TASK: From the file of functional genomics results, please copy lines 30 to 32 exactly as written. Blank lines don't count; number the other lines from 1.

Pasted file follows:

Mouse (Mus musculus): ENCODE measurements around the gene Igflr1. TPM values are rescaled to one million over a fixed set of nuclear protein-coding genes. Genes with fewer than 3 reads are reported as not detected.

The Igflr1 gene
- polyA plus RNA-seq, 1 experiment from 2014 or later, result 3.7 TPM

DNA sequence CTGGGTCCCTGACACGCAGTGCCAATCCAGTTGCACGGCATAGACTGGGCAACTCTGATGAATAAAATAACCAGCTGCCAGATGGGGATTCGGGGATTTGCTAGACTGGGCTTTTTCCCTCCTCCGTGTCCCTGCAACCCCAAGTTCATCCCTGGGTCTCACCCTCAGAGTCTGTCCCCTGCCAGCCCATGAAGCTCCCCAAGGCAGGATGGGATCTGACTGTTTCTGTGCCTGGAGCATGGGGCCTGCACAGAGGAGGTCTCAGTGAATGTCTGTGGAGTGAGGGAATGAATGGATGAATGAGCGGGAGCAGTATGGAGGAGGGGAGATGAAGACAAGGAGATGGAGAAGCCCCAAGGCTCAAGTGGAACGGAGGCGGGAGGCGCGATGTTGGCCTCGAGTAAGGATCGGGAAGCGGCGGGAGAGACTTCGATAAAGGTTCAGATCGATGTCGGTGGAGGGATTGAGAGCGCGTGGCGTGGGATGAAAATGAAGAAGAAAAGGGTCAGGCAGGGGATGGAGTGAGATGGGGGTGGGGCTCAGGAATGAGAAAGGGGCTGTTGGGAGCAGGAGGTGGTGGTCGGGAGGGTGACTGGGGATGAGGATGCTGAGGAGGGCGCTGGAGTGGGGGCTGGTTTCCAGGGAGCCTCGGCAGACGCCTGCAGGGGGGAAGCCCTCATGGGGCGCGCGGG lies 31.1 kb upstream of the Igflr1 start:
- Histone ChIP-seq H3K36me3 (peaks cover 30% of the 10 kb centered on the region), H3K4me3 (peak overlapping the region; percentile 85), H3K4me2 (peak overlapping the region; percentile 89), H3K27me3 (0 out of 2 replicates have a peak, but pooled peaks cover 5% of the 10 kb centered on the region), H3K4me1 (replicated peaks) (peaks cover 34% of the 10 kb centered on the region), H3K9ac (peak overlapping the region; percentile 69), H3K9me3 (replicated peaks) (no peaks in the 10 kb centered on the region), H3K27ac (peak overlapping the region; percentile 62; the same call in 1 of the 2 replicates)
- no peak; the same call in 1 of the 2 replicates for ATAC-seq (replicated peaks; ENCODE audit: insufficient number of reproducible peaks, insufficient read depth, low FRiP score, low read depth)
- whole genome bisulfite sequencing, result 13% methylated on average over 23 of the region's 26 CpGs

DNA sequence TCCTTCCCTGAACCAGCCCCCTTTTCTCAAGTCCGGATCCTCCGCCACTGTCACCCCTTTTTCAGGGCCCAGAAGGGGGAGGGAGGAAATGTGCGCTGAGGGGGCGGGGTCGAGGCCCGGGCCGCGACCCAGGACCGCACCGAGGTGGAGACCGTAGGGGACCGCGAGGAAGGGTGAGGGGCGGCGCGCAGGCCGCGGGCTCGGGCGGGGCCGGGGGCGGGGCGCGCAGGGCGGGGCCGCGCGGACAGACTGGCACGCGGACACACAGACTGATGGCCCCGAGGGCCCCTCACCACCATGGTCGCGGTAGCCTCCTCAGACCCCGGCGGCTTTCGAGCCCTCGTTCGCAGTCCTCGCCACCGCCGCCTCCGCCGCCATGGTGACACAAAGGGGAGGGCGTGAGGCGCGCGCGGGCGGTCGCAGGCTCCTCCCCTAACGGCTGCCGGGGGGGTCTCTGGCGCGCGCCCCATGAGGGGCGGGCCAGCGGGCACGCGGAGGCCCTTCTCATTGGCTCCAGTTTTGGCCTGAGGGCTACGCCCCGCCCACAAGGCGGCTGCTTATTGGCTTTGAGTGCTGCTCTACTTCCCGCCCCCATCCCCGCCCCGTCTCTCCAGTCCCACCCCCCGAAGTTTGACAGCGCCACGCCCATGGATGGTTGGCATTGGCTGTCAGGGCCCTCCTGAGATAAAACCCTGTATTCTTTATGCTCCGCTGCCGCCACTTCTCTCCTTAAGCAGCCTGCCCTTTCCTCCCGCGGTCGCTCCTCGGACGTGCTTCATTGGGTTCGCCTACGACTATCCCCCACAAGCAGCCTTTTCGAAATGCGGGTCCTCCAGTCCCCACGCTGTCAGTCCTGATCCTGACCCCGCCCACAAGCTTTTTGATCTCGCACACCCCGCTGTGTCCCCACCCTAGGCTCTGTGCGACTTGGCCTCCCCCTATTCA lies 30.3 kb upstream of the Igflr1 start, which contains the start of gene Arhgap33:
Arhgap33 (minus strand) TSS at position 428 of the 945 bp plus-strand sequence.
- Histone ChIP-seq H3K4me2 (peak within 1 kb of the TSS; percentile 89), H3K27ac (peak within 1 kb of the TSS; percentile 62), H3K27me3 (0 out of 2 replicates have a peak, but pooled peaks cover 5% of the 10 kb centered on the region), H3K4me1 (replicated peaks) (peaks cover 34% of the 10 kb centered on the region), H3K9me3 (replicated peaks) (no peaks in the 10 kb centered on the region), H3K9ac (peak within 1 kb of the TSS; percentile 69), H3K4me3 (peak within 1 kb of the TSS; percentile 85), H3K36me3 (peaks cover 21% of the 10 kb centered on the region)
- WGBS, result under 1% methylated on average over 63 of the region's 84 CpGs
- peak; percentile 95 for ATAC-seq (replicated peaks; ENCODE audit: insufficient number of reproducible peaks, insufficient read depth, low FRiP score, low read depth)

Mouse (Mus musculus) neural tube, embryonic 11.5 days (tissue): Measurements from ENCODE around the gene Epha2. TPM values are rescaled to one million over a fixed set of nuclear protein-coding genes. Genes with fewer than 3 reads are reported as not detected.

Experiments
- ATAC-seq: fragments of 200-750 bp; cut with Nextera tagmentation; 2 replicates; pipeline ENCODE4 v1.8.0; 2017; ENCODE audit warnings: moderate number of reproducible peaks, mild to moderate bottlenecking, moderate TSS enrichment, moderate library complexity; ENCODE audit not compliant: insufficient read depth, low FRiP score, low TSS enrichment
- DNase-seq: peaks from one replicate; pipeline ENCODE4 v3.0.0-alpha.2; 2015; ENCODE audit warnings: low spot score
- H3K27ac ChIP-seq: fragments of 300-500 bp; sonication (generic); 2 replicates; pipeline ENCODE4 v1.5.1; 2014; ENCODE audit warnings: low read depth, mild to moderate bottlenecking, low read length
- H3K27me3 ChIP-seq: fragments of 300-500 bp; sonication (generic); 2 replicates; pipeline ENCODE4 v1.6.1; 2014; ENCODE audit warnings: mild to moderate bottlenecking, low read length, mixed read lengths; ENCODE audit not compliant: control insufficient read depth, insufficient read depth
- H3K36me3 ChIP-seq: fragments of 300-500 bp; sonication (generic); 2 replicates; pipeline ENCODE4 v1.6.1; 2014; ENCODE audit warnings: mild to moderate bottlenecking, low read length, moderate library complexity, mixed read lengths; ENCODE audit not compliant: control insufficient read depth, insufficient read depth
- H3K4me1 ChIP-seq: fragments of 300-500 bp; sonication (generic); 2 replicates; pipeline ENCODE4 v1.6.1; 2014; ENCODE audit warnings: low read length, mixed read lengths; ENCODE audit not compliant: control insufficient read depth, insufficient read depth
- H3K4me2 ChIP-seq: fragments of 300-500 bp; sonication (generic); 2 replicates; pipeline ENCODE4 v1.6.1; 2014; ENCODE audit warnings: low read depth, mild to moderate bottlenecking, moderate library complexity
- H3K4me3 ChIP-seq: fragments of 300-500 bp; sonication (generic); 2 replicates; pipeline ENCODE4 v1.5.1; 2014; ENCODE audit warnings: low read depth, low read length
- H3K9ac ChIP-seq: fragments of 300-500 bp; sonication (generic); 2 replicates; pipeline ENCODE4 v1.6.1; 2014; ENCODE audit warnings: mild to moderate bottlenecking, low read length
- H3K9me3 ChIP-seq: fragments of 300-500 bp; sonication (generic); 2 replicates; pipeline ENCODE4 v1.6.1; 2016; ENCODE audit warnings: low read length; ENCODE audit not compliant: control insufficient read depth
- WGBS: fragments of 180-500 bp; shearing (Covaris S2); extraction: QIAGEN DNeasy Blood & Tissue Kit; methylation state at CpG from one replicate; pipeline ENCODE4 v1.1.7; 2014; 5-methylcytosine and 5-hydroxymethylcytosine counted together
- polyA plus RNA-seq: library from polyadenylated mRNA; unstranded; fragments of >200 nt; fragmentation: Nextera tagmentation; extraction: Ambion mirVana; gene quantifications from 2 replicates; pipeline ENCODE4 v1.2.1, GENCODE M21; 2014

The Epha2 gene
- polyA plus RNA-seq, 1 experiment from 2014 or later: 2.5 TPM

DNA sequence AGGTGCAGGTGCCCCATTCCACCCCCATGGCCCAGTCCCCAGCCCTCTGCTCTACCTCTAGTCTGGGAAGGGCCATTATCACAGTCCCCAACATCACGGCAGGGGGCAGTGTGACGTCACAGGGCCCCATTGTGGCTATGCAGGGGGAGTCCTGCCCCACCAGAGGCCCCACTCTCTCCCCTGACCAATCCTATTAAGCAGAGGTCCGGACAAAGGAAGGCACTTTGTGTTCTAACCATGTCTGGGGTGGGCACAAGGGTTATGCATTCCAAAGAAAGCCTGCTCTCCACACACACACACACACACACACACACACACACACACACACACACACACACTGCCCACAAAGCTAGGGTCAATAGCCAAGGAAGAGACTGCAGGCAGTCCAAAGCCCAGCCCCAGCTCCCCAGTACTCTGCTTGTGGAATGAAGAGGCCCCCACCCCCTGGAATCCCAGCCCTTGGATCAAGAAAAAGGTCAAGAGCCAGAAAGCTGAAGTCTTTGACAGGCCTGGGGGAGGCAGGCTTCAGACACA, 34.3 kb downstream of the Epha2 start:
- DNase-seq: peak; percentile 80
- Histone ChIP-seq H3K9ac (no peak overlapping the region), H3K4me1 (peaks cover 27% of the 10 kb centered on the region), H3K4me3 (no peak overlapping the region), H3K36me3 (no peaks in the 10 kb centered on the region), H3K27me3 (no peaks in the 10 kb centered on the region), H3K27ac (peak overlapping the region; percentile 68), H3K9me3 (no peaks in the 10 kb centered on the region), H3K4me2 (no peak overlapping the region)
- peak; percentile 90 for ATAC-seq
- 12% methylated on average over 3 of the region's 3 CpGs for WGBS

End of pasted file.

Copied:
- DNase-seq: peak; percentile 80
- Histone ChIP-seq H3K9ac (no peak overlapping the region), H3K4me1 (peaks cover 27% of the 10 kb centered on the region), H3K4me3 (no peak overlapping the region), H3K36me3 (no peaks in the 10 kb centered on the region), H3K27me3 (no peaks in the 10 kb centered on the region), H3K27ac (peak overlapping the region; percentile 68), H3K9me3 (no peaks in the 10 kb centered on the region), H3K4me2 (no peak overlapping the region)
- peak; percentile 90 for ATAC-seq